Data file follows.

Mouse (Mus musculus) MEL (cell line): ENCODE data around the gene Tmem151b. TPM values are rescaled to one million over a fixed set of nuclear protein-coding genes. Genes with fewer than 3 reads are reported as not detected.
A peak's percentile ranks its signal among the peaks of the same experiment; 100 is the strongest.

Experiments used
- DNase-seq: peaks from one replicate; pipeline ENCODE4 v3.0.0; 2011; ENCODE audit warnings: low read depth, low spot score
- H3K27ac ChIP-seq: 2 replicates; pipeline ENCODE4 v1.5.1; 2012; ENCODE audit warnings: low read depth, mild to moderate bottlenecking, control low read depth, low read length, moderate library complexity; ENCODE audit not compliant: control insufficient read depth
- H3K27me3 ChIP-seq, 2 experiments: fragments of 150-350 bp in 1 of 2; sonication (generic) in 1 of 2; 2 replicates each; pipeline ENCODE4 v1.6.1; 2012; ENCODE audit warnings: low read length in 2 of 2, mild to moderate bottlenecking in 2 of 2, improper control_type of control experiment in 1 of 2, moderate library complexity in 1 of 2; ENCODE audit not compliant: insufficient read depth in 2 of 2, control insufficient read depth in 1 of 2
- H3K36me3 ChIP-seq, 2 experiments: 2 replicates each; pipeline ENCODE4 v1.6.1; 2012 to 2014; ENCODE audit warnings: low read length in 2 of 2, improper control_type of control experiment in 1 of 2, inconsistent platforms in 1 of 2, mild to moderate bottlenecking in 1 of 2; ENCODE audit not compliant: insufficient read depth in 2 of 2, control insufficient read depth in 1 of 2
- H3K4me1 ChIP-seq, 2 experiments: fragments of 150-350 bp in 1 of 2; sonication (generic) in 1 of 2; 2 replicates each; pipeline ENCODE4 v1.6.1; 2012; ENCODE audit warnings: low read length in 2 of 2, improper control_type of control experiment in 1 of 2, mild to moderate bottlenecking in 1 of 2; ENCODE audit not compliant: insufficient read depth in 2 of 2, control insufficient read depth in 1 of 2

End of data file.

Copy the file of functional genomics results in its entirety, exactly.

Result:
Mouse (Mus musculus) MEL (cell line): ENCODE data around the gene Tmem151b. TPM values are rescaled to one million over a fixed set of nuclear protein-coding genes. Genes with fewer than 3 reads are reported as not detected.
A peak's percentile ranks its signal among the peaks of the same experiment; 100 is the strongest.

Experiments used
- DNase-seq: peaks from one replicate; pipeline ENCODE4 v3.0.0; 2011; ENCODE audit warnings: low read depth, low spot score
- H3K27ac ChIP-seq: 2 replicates; pipeline ENCODE4 v1.5.1; 2012; ENCODE audit warnings: low read depth, mild to moderate bottlenecking, control low read depth, low read length, moderate library complexity; ENCODE audit not compliant: control insufficient read depth
- H3K27me3 ChIP-seq, 2 experiments: fragments of 150-350 bp in 1 of 2; sonication (generic) in 1 of 2; 2 replicates each; pipeline ENCODE4 v1.6.1; 2012; ENCODE audit warnings: low read length in 2 of 2, mild to moderate bottlenecking in 2 of 2, improper control_type of control experiment in 1 of 2, moderate library complexity in 1 of 2; ENCODE audit not compliant: insufficient read depth in 2 of 2, control insufficient read depth in 1 of 2
- H3K36me3 ChIP-seq, 2 experiments: 2 replicates each; pipeline ENCODE4 v1.6.1; 2012 to 2014; ENCODE audit warnings: low read length in 2 of 2, improper control_type of control experiment in 1 of 2, inconsistent platforms in 1 of 2, mild to moderate bottlenecking in 1 of 2; ENCODE audit not compliant: insufficient read depth in 2 of 2, control insufficient read depth in 1 of 2
- H3K4me1 ChIP-seq, 2 experiments: fragments of 150-350 bp in 1 of 2; sonication (generic) in 1 of 2; 2 replicates each; pipeline ENCODE4 v1.6.1; 2012; ENCODE audit warnings: low read length in 2 of 2, improper control_type of control experiment in 1 of 2, mild to moderate bottlenecking in 1 of 2; ENCODE audit not compliant: insufficient read depth in 2 of 2, control insufficient read depth in 1 of 2